Speaking of astrophotography, what are your thoughts on the James Webb Space Telescope and the imagery from outer space?

The James Webb Space Telescope is amazing; it’s an incredible look into deep space. Astrophotography from the earth's surface is very influenced by space telescopes, and now there is radically better viewing. In the last decade, it’s become possible with longer lenses and star trackers that compensate for the earth’s rotation to take long exposure photos from Earth with fairly affordable camera gear. The new technology has enough sensitivity to allow one to view objects in deep space. New technologies are more affordable, and digital photography creates images previously impossible!

 ID_CratersOfTheMoon_AstroTowers_Nate Liles
Craters of the Moon is a very intimidating landscape and just seems like a lot of rock! Where do you go?

Broken Top Loop Trail, out by Snow Cave. It is on the Loop Road, and it’s a great stop! It’s one of the most outstanding trails within Craters of the Moon.  Lots of unusual volcanic rock features, lots of trees. But really, you have lots of possible compositions out there; you just have to be creative with the landscape!

What particular equipment and experience should students have before signing up for the workshop?

For equipment: a camera — ideally DSLR or Mirrorless with a wide angle lens or selection of lenses, tripod, remote timer, warm clothing, and headlamp — ideally with a red bulb.

For experience: basic knowledge of how to operate your camera in manual mode — advanced photography skills not required.

The skills we will develop during the class will include pre-trip planning, camera settings and ideal equipment, composition, panorama creation, and post-processing techniques.

References / Website Links


Nate Liles

A 21-st Century Museum Is...A Foundation for Success

February 7, 2022
What Is a 21st-Century Museum

Glenn Janss

"At the basis of my work throughout my life has been the belief that an art education is of essential importance to the betterment of humanity. This sounds like a grandiose predication, but it is simple in its rationale. An art education and its creative teachings result in a more self-actualizing and more fully human person. The arts can be seen as the soul of a community and even the humblest of creative endeavors can yield unimagined success."

—SVCA founder Glenn Janss

What does success mean to you?

A stronger community? High SAT scores? More engaged students? Empathetic and involved leaders? The arts deliver multifaceted and dynamic success globally and here in the Wood River Valley.

Americans for the Arts found that on a national level, arts programs result in:
  • 4 OUT OF 5 MORE LIKELY TO VOTE: The arts make young adults more civically engaged. Seventy-eight percent of young adults who had arts-rich experiences were more likely to vote or participate in a political campaign.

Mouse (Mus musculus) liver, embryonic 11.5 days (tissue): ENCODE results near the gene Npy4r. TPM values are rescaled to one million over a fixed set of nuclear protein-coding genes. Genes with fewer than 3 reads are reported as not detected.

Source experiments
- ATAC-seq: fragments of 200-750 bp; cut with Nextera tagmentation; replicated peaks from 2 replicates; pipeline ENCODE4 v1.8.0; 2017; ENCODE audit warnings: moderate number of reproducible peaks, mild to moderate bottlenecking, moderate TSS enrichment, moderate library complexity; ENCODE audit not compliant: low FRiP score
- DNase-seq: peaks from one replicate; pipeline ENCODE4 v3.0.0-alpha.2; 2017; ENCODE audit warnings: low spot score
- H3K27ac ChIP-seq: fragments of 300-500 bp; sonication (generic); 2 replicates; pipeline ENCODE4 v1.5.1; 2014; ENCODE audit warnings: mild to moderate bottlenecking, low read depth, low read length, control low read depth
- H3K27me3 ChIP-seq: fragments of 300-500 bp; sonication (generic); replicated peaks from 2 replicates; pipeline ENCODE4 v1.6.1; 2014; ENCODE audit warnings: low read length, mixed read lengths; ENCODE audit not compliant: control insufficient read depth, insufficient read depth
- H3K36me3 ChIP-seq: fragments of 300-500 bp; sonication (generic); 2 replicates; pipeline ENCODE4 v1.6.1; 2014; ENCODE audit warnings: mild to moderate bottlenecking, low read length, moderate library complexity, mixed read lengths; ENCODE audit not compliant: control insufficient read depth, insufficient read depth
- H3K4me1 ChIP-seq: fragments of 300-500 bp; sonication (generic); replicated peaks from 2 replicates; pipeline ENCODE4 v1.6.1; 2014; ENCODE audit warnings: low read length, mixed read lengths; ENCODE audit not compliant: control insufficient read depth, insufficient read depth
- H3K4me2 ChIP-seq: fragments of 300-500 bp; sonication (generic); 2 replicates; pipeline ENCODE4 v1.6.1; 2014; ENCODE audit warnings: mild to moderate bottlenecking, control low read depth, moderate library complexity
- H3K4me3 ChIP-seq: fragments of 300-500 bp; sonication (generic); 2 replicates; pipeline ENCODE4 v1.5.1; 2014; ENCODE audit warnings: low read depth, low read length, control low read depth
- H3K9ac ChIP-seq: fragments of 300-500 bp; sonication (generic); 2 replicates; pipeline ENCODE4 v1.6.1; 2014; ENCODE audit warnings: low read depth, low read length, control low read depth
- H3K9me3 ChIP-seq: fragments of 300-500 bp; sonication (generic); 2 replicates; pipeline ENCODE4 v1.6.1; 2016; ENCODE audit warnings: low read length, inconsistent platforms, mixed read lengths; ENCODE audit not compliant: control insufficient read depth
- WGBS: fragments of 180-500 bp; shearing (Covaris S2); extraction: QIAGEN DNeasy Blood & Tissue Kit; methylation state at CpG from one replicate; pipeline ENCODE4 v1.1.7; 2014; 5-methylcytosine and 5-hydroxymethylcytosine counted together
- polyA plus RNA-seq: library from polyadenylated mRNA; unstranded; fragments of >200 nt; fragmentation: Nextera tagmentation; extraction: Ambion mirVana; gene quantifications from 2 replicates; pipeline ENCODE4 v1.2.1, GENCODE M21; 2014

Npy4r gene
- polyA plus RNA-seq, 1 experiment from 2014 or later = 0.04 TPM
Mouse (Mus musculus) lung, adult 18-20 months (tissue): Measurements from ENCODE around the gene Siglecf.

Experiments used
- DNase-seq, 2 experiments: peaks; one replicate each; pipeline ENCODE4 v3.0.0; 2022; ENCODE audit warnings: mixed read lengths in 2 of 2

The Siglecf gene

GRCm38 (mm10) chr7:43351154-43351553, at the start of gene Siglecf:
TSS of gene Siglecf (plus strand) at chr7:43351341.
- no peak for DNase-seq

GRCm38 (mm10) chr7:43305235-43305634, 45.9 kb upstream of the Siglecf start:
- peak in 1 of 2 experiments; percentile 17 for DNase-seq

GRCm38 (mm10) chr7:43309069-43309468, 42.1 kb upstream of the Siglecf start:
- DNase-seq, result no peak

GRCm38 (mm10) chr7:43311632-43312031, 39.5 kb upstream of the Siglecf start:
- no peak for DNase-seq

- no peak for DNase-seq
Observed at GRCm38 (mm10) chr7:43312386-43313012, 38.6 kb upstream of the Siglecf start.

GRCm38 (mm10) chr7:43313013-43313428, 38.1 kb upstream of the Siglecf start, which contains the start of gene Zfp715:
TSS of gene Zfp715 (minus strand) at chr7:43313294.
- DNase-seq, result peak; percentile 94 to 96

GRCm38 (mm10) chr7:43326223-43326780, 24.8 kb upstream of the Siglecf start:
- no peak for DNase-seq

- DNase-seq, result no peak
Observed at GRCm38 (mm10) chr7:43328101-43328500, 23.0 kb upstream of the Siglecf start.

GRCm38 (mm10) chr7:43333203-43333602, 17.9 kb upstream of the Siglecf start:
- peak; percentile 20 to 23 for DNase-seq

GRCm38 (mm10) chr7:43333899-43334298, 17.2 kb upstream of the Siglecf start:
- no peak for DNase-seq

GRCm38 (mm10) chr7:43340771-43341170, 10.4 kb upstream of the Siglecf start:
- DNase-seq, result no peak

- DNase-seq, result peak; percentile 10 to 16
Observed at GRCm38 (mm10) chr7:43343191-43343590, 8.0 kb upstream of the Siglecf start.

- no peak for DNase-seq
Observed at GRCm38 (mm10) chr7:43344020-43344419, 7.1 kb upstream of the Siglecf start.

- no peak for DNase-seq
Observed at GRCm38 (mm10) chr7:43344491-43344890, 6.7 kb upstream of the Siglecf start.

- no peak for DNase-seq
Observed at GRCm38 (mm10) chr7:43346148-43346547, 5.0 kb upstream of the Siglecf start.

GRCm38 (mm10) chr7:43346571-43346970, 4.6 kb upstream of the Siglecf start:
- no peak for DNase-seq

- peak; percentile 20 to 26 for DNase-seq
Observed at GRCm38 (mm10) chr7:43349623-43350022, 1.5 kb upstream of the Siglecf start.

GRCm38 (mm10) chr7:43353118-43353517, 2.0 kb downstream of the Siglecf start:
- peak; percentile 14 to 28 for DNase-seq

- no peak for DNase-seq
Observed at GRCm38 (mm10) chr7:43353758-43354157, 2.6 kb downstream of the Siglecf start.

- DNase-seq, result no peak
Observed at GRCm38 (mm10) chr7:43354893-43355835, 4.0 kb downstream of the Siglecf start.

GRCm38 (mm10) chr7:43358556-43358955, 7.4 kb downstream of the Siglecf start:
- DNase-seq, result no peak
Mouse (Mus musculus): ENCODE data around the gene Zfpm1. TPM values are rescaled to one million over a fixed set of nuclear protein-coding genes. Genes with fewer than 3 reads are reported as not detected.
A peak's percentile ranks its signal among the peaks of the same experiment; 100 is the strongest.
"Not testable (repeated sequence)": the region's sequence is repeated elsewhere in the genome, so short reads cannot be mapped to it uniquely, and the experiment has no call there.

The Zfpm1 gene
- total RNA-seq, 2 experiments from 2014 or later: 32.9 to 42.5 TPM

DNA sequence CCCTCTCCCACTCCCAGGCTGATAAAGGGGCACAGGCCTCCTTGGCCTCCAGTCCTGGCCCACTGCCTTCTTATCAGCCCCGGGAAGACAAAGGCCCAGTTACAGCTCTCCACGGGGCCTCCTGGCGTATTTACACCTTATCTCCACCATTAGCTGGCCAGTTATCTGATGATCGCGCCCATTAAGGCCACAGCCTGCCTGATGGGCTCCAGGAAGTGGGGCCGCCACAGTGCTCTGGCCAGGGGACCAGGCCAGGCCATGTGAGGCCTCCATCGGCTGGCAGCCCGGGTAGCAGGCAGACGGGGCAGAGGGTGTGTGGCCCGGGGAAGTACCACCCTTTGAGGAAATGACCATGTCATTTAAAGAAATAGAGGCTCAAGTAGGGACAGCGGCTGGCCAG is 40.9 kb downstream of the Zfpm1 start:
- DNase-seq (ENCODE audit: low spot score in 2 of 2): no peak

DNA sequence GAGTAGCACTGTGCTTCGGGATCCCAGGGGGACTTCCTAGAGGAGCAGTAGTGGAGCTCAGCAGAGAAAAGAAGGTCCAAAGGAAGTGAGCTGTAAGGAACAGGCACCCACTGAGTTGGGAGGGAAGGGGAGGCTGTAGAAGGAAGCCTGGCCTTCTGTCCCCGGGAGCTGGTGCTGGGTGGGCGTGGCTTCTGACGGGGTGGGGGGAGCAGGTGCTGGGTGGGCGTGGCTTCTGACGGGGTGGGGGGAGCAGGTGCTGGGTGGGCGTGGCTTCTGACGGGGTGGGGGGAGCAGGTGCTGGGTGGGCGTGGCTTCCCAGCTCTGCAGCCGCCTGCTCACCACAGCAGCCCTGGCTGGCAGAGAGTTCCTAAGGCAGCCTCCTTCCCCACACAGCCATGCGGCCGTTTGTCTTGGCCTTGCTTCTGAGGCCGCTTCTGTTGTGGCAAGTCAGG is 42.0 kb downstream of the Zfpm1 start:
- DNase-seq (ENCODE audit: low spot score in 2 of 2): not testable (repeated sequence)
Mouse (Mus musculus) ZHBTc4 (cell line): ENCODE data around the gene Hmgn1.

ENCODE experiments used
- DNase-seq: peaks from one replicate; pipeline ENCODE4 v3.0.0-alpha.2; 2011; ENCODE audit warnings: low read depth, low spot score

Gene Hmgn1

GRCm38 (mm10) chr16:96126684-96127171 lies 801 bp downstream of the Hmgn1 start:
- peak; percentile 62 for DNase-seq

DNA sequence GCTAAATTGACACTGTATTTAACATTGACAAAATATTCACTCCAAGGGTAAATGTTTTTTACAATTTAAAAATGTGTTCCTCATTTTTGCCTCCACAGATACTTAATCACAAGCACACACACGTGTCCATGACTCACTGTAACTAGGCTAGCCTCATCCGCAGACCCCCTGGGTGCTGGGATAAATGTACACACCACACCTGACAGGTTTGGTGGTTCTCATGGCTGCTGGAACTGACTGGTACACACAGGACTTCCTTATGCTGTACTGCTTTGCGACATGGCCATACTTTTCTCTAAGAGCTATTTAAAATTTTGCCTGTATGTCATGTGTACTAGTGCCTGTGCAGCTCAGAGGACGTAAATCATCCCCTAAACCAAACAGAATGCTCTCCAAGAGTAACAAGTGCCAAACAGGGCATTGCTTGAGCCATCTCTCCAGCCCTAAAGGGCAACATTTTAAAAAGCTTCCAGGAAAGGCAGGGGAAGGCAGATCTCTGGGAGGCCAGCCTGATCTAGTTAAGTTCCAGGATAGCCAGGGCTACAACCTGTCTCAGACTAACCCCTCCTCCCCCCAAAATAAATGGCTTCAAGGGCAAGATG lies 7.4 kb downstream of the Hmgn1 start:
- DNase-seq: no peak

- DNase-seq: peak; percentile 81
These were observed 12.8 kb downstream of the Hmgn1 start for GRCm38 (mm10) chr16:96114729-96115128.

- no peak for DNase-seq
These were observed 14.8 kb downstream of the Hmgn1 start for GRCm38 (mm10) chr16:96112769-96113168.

• 100 POINTS HIGHER ON THEIR SAT: Students who take four years of arts and music classes average almost 100 points better on their SAT scores than students with only a half-year or less.
  • 5–10% INCREASES WITH ARTS ACTIVITIES: Neighborhoods with more arts activities see increases in housing, population, and school test scores along with a decrease in crime.

"If it hadn’t been for my scholarship from Sun Valley Museum of Art, I would never have attended the summer program Artsbridge the summer after my junior year of high school. I would never have met Kevin Kittle, my ultimate teacher, director, and mentor. I wouldn’t have gone to Rutgers and studied the Meisner technique, and I would never have performed Twelfth Night on the Globe Stage. I am now in my last year of drama school, and I can confidently say that this scholarship profoundly altered the course of my career and my life as an artist. I could not be more grateful to SVMoA for giving me access to these incredible opportunities, and for encouraging and supporting the youth of the valley in their quests to achieve their dreams."

—Anik Zarkos, SVMoA Scholarship Recipient

The SVMoA 2022 Scholarship Application Deadline is Feb. 23.

A 21st-Century Museum Is A Foundation for Success

Sarah Sentilles—On the Power of the Arts & SVMoA

August 23, 2021
Sarah Sentilles

On the power of the arts & SVMoA:

"When I visit SVMoA and attend their events, I’m reminded of the revolutionary and reparative power of the arts. Art gives me hope, and this hope is not naïve. It’s not romantic or small or abstract. It’s concrete: glue and paint, scissors and tape, words and drawings, songs and sculptures, book pages and ink and gouache and oil and canvas. It’s the certain knowledge that it’s possible to make something new."

"When we make art, we exercise the muscles we need to remake the world. The theorist Elaine Scarry calls art objects – sentence, cup, piece of lace, painting – fragments of world alteration. If individuals can make these smaller changes, she writes, if one person can alter the world in fragments, just think what can be imagined together, what might be possible in community: a total reinvention of the world."

—Sarah Sentilles, Author/Educator/Program Participant
Sarah Sentilles Writing Workshop
Sarah Sentilles Writing Workshop
Sarah Sentilles Writing Workshop

Catherine Chalmers—On the Power of the Arts